James McPherson's Media & Politics Blog

Observations of a patriotic progressive historian, media critic & former journalist


  • By the author of The Conservative Resurgence and the Press: The Media’s Role in the Rise of the Right and of Journalism at the End of the American Century, 1965-Present. A former journalist with a Ph.D. in journalism, history and political science, McPherson is a past president of the American Journalism Historians Association and a board member for the Northwest Alliance for Responsible Media.

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Posts Tagged ‘Mike Huckabee’

Any Portman in a storm for Romney VP?

Posted by James McPherson on July 16, 2012

In honor of Romney, the Honeymooners’ great “poloponies” scene.

OK, so I couldn’t resist the pun above (previous headlines show that I rarely can, much to my wife’s dismay)–but I do think that Ohio Sen. Rob Portman might be the best of Mitt Romney’s boring choices for running mate. Portman is so boring, in fact, that when a friend ask me a few days ago whom I thought Romney would pick, I completely forgot Portman , responding: “Maybe Tim Pawlenty as the safe (boring) pick. Maybe Marsha Blackburn or Kelly Ayotte or Susan Martinez to shake things up a bit. Maybe Paul Ryan if he still thinks he needs to go right. My pick as the one most likely to help, though I don’t know if he’d do it (or if anyone can help enough): [Mike] Huckabee.”

I haven’t paid as much attention to the VP process as I did four years ago when I recommended Sarah Palin and Joe Biden as VP picks (and no, I don’t think the campaigns were reading my blog and following my advice–if they had been, John McCain would probably still be sending me hate mail).

The New York Times reports that Romney has apparently made his choice, and may announce it this week (Same-day note: The Romney campaign denies that a decision has been made, though in Romney’s case he might have changed his mind, anyway.) The timing, Slate points out, “would give the Republican a chance to change a political conversation that is currently focused squarely on Romney’s time as head of Bain Capital.” The Times seems to think that Pawlenty will be the nominee.

Pawlenty would be no big surprise. He has been consistently overrated as a presidential candidate, the Republican equivalent of Democrat Dick Gephardt–a dull, Midwestern white guy who offends no one but whom, as the Times article suggests about Pawlenty, “lacks a fiery presence and the ability to excite a crowd.” On the other hand, an NBC piece handicapping potential candidates notes about Portman, “While ‘boring’ has an upside, it also has a downside, too. A potential Romney-Portman ticket has been dubbed ‘boredom squared.”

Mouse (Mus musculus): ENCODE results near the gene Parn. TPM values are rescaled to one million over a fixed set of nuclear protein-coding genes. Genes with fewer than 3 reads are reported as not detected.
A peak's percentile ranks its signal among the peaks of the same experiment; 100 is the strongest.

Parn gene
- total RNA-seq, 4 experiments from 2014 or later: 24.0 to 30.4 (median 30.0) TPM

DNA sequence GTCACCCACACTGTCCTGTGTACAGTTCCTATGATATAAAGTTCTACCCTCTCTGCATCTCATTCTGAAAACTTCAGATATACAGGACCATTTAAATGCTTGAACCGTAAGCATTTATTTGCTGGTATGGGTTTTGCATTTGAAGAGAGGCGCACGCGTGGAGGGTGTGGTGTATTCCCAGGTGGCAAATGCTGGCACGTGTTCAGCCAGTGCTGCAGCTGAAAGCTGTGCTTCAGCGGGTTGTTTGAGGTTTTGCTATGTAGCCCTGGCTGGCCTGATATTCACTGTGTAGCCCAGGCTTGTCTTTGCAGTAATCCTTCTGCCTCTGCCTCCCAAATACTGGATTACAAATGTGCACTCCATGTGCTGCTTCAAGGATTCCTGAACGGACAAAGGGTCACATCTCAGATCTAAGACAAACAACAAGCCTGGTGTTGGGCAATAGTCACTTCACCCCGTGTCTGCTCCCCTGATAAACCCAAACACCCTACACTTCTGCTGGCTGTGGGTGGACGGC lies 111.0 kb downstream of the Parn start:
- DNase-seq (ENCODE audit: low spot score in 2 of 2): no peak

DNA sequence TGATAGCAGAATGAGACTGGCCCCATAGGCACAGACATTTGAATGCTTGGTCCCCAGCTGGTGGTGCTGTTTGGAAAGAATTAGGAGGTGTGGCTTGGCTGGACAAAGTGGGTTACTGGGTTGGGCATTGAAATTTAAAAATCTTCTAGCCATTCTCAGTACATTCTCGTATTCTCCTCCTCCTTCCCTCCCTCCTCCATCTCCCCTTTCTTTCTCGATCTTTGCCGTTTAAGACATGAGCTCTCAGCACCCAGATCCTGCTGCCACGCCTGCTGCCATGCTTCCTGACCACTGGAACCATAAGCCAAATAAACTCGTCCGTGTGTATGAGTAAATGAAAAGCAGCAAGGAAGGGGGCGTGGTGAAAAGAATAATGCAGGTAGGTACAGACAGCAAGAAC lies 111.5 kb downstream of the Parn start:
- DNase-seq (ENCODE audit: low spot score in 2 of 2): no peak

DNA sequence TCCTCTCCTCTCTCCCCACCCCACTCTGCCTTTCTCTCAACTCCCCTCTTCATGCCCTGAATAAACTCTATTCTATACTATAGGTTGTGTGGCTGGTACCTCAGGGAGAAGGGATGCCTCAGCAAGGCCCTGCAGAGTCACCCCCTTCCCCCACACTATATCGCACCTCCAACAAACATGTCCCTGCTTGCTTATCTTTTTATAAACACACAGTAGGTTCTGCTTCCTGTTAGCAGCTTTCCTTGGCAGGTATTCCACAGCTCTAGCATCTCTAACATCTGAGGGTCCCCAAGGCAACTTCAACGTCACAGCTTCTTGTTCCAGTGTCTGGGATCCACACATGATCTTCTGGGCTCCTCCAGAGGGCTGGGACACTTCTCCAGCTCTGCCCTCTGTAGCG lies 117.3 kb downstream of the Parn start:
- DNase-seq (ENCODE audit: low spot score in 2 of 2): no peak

Though it might take some attention away from the Bain mess and other problems associated with being rich, I think naming the VP nominee this week would be a mistake for Romney. For one thing, he’s about to leave for the Olympics–and anything that connects Romney to the Olympics could be good for him. Well, perhaps anything not involving prancing ponies. But by the way, aren’t the new Olympic uniforms, made in China and boasting a prominent polo player logo, a perfect symbol for Romney’s America?

For another thing, few people are paying attention to politics right now, anyway. (That’s also why Romney should release a deluge of his tax returns on a summer Friday, perhaps during the Olympics,definitely no later than the Friday before Labor Day.) Americans have short attention spans–one reason that Portman’s previous job as George W. Bush’s budget director probably wouldn’t hurt him or Romney with the electorate. But Romney likely won’t take that chance, or go for any of the even more daring options. And it probably won’t matter, anyway.

Posted in History, Politics, Written elsewhere | Tagged: , , , , , , , | 34 Comments »

The Affordable Care Act and the GOP’s really big lie

Posted by James McPherson on July 2, 2012

Washington Post chart

Defeated by the Supreme Court, Republicans and their conservative allies have apparently decided that their best strategy to try to overcome the Affordable Care Act is simply to lie. Now they’re calling it the biggest tax in U.S. history. And, as you can see from the Washington Post chart above, they’re lying.